The Journals Division at Human Kinetics adheres to the criteria for authorship as outlined by the International Committee of Medical Journal Editors*:
Each author should have participated sufficiently in the work to take public responsibility for the content. Authorship credit should be based only on substantial contributions to:
a. Conception and design, or analysis and interpretation of data; and
b. Drafting the article or revising it critically for important intellectual content; and
c. Final approval of the version to be published.
Conditions a, b, and c must all be met. Individuals who do not meet the above criteria may be listed in the acknowledgments section of the manuscript. *Uniform requirements for manuscripts submitted to biomedical journals. (1991). New England Journal of Medicine, 324, 424–428.
Human Kinetics is pleased to allow our authors the option of having their articles published Open Access. In order for an article to be published Open Access, authors must complete and return the Request for Open Access form and provide payment for this option. To learn more and request Open Access, click here.
The Journal of Sport Rehabilitation publishes peer-reviewed original research, systematic reviews/meta-analyses, critically appraised topics (CATs), case studies/series, and technical reports that directly affect the management and rehabilitation of injuries incurred during sport-related activities.
Submissions must be prepared in English as a typed Microsoft Word document. The document must be double-spaced, include page and line numbers, and use margins of at least 1 in. Author information should not be included any place in the manuscript (ie, title page, subjects, methods), and any identifying information created within Microsoft Word settings should be removed. A cover letter with author information should be included during the submission process. While completing the submission process you will be required to provide the title of the manuscript, name(s) of author(s), institutional affiliation(s), a short title for the running head (15 word limit), mailing address, e-mail address, and fax and phone numbers of the author who is to receive the proofs.
Manuscripts should be written in first person using the active voice. Writing should be concise and direct. Avoid using unnecessary jargon and abbreviations, but use an acronym or abbreviation if it is more commonly recognized than the spelled-out version of a term. Formats of numbers and units and all other style matters should follow the AMA Manual of Style, 10th edition. All manuscripts must contain an abstract of no more than 300 words, with formatted subheadings. All tables and figures must be clearly labeled and should be submitted as separate files. JSR discourages the use of already printed and copyrighted materials. If necessary, the author must include a letter granting permission to reprint the material. The required structure of the manuscript is detailed below.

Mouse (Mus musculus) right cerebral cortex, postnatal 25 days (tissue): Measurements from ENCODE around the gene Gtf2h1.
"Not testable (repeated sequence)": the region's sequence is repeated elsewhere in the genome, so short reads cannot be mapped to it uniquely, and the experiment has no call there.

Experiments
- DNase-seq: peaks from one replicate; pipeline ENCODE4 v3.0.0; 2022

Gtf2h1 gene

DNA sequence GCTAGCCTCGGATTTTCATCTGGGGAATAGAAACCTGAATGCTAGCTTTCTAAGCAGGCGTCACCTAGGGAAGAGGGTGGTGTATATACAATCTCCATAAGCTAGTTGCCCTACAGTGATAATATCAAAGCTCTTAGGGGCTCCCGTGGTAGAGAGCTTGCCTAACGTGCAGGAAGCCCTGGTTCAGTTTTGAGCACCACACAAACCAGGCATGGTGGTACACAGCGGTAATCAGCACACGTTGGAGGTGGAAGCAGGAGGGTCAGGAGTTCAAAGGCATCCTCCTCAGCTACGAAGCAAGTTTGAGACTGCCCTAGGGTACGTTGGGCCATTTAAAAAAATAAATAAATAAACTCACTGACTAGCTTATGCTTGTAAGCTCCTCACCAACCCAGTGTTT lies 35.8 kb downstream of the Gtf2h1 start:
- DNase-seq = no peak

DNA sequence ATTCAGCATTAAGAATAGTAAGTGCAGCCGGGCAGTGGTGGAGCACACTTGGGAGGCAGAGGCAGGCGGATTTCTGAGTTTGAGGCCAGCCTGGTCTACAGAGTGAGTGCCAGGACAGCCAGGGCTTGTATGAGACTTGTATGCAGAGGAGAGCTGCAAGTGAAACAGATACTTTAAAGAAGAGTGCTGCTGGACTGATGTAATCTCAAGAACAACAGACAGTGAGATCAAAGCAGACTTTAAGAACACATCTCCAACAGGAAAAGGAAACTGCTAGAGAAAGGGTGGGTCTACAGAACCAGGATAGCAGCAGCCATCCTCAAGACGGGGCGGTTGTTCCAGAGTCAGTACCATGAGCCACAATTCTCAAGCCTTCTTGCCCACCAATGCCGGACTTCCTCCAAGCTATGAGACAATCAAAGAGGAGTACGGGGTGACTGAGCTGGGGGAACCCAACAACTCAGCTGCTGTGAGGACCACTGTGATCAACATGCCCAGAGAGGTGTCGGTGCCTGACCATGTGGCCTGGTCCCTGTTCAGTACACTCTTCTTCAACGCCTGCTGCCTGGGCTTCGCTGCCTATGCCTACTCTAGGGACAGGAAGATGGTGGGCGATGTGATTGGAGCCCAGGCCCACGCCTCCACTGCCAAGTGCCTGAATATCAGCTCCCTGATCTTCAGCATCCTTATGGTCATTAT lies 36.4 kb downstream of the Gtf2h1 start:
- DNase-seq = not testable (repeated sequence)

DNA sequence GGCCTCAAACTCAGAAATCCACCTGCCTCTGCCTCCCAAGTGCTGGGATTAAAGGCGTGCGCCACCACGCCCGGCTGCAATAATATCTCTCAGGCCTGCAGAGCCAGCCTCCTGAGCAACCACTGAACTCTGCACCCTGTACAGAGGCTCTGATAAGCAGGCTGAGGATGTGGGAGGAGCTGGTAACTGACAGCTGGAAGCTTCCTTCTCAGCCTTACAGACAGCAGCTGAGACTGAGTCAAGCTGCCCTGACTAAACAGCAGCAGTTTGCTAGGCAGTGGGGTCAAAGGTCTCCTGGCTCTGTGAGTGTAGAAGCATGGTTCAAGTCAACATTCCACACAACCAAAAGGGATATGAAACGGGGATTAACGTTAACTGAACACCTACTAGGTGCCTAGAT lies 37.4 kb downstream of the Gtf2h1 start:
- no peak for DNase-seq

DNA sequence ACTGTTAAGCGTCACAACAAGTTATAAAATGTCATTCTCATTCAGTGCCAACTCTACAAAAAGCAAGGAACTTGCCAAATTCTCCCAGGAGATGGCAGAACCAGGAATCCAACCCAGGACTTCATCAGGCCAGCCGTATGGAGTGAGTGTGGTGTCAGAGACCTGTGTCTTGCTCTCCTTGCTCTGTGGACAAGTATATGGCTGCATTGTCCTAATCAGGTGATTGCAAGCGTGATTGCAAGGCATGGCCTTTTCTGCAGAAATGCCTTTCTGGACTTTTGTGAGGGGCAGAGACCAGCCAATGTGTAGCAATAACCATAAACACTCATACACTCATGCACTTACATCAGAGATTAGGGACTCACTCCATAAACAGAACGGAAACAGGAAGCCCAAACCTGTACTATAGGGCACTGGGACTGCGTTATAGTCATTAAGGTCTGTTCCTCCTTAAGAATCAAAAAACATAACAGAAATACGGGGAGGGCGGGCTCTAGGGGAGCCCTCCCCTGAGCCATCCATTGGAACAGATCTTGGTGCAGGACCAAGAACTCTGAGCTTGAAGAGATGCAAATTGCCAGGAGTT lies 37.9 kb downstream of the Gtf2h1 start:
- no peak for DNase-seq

Parts of the Manuscript
There are structure requirements that apply to all manuscript submissions:
Abstracts must be structured as described in the AMA Manual of Style, 10th edition, and contain 300 words or fewer.
Original research abstracts must include the following headings: Context, Objective, Design, Setting, Patients (or Other Participants), Intervention(s), Main Outcome Measures, Results, Conclusions
Systematic review or meta-analysis abstracts must include the following headings: Context, Objectives, Evidence Acquisition (data sources, study selection, quality assessment, and data extraction), Evidence Synthesis (data synthesis), Conclusions
Critically appraised topic abstracts must include the following headings: Clinical Scenario, Clinical Question, Summary of Key Findings, Clinical Bottom Line, Strength of Recommendation
Technical report abstracts should comply with original research guidelines for the abstract and references.
The body of the manuscript is specific to the type of manuscript submission (each is detailed below).
References must follow the AMA Manual of Style, 10th edition; details are provided below.
Figures, Tables, Videos (if applicable)
Details are provided below.
These reports of original data should include the following parts: Introduction, Methods, Results, Discussion, and Conclusions.
In this section, build the problem and specifically state the purpose and hypotheses of the study. Do not label the introduction section.
This section should include the following subheadings: Design (study design, not statistical design should be included with respective independent and dependent variables), Patients or Participants (subject information including a statement that institutional review board approval was granted [without indicating author’s affiliation], in the spirit of the Helsinki Declaration), Procedures (clearly and succinctly describe interventions and outcome measures), and Statistical Analyses.
This section should include a presentation of results relevant to the stated objectives. Do not explain why the results turned out as they did or justify the use of a specific statistical procedure in this section. This section should not contain statistical jargon that may confuse readers. If tables or figures are used, the information should not be repeated in the text.
The discussion is a formal consideration and critical examination of the study. The research hypotheses of the study should be addressed and considered in the context of other published works. The study’s limitations and generalizability should also be addressed.
This section should summarize the most clinically pertinent findings of the study. Conclusions should be directly supported by the data and should highlight the clinical importance of the work that was performed while avoiding overgeneralizations.
These manuscripts are systematic, critical assessments of literature and data sources pertaining to clinical topics. Emphasis should include cause, diagnosis, prognosis, therapeutic intervention, therapeutic rehabilitation, or prevention. All articles or data sources should be systematically selected for inclusion and critically evaluated, and the search and selection process should be described in the manuscript. The specific type of study or analysis, population, intervention, exposure, and tests or outcomes should be described for each article or data source.